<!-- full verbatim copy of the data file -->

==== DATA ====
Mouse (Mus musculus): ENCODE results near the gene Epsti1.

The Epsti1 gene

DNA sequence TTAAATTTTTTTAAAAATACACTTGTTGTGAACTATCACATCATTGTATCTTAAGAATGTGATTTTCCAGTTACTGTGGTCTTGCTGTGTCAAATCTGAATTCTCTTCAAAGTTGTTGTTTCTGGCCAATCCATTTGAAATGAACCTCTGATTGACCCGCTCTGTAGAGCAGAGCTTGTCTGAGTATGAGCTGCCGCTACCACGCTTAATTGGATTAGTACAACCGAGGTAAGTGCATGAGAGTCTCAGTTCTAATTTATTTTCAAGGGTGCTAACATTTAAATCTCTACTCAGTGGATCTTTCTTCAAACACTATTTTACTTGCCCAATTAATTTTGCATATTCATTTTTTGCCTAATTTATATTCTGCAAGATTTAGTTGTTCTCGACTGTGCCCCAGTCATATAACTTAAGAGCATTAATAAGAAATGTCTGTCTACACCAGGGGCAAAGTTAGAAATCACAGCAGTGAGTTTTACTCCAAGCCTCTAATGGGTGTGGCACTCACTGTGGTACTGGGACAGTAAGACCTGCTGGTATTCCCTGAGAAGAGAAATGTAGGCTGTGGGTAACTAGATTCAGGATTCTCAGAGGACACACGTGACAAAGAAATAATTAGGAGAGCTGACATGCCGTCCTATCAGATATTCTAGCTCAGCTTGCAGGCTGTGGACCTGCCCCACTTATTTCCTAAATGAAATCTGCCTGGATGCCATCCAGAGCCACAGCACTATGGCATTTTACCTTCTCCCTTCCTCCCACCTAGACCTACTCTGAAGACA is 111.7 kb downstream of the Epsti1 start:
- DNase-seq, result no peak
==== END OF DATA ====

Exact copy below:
Mouse (Mus musculus): ENCODE results near the gene Epsti1.

The Epsti1 gene

DNA sequence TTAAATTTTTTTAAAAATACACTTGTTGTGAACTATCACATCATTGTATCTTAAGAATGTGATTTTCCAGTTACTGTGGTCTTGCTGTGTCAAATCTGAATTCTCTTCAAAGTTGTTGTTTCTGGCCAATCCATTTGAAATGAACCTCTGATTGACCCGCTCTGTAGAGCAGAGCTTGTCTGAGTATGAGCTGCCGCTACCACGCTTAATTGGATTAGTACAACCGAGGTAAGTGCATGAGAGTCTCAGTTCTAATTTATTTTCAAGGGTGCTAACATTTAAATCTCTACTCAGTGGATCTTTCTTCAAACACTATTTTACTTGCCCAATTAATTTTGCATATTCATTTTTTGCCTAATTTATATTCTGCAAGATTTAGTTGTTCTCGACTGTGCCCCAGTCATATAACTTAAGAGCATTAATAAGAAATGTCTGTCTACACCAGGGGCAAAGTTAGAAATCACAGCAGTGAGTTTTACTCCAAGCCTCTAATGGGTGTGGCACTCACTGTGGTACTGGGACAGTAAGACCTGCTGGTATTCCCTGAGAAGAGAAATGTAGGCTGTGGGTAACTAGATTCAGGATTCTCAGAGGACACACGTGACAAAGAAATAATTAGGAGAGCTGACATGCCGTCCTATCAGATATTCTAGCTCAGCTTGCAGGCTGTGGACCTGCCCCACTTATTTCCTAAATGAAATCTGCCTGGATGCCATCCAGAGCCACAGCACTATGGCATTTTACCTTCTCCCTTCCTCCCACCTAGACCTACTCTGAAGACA is 111.7 kb downstream of the Epsti1 start:
- DNase-seq, result no peak